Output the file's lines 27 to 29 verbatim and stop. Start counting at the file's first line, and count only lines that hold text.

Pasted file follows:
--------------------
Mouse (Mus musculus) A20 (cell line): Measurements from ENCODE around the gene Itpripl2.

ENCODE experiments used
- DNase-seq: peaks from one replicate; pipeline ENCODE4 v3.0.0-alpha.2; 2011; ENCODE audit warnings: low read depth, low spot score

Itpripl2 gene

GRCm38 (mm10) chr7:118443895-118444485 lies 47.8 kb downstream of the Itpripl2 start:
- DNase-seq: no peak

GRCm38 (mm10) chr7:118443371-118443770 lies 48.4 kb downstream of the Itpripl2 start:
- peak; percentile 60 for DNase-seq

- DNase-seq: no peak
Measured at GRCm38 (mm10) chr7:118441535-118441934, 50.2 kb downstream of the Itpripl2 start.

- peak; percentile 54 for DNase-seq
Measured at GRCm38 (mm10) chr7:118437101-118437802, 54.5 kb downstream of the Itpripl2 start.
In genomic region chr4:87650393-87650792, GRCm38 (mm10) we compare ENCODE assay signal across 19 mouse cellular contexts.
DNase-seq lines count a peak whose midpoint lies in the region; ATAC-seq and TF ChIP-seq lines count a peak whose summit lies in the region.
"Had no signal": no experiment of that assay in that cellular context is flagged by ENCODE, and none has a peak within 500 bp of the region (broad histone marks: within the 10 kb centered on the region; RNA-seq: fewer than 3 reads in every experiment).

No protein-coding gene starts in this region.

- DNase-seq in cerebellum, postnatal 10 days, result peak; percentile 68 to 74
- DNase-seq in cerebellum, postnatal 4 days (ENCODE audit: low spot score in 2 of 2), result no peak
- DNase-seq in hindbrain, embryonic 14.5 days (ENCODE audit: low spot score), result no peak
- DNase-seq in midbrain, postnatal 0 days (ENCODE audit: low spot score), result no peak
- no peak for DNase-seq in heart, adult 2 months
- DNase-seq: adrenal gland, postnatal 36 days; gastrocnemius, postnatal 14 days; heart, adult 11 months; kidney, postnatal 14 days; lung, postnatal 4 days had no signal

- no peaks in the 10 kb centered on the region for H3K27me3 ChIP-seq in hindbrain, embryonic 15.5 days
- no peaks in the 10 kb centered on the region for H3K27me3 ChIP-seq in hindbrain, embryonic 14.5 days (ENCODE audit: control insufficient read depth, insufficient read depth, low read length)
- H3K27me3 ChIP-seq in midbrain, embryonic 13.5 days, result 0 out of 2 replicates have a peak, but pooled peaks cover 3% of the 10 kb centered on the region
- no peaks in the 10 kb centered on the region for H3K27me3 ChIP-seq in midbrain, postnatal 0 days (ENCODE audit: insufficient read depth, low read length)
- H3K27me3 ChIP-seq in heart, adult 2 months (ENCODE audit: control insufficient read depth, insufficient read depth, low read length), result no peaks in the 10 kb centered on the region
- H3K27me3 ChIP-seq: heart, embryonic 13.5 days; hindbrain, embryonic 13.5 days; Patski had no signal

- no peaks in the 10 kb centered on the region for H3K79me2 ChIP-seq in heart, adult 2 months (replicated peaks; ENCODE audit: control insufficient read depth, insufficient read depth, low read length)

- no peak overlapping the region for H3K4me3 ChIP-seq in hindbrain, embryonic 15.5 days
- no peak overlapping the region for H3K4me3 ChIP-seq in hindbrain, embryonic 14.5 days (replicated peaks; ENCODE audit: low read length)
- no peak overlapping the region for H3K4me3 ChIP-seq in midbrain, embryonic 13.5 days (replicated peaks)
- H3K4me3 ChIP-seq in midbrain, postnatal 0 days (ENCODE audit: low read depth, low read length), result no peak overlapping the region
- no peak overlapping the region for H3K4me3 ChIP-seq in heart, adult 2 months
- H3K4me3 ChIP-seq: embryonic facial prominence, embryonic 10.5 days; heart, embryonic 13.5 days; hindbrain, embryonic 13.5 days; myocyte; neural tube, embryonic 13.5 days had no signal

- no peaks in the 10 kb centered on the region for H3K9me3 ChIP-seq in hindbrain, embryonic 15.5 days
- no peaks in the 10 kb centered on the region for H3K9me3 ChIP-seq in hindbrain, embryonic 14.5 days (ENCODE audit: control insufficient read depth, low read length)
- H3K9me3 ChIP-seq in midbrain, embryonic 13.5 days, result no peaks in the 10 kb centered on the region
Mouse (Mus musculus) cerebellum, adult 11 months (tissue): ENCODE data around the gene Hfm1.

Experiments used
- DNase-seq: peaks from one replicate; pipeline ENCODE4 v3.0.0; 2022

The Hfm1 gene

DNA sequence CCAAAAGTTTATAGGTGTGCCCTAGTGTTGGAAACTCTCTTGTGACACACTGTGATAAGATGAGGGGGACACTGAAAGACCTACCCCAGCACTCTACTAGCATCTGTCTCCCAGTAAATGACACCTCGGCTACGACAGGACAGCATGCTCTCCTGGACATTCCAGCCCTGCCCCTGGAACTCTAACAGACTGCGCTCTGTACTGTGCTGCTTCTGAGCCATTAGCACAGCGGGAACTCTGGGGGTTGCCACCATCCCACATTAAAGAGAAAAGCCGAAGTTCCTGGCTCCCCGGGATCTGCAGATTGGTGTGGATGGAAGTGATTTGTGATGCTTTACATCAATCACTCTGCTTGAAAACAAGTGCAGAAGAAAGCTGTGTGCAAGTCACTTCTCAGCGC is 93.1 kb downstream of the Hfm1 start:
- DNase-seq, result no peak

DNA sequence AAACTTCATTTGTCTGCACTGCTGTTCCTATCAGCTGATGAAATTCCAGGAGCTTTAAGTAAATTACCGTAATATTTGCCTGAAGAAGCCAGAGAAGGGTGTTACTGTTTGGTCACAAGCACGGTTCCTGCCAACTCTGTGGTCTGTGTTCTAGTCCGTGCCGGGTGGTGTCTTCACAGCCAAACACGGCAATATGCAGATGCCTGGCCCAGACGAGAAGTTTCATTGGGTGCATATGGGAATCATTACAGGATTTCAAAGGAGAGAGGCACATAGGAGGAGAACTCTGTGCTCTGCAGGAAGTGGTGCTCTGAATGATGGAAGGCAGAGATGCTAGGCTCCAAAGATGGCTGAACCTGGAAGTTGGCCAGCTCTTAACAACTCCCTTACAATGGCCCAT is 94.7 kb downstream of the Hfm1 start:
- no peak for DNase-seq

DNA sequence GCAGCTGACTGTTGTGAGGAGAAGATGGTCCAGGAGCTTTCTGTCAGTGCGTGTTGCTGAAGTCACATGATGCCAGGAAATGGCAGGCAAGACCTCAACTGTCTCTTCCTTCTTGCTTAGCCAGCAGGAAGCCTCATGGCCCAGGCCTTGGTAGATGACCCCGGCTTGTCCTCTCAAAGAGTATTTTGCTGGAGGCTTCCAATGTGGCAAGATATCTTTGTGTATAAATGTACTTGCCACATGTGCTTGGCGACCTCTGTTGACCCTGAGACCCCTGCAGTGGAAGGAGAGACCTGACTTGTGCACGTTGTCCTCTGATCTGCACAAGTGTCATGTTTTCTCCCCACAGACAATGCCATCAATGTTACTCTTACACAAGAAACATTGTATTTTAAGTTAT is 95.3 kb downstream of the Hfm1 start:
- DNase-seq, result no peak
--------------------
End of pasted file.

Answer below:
- H3K27me3 ChIP-seq in heart, adult 2 months (ENCODE audit: control insufficient read depth, insufficient read depth, low read length), result no peaks in the 10 kb centered on the region
- H3K27me3 ChIP-seq: heart, embryonic 13.5 days; hindbrain, embryonic 13.5 days; Patski had no signal

- no peaks in the 10 kb centered on the region for H3K79me2 ChIP-seq in heart, adult 2 months (replicated peaks; ENCODE audit: control insufficient read depth, insufficient read depth, low read length)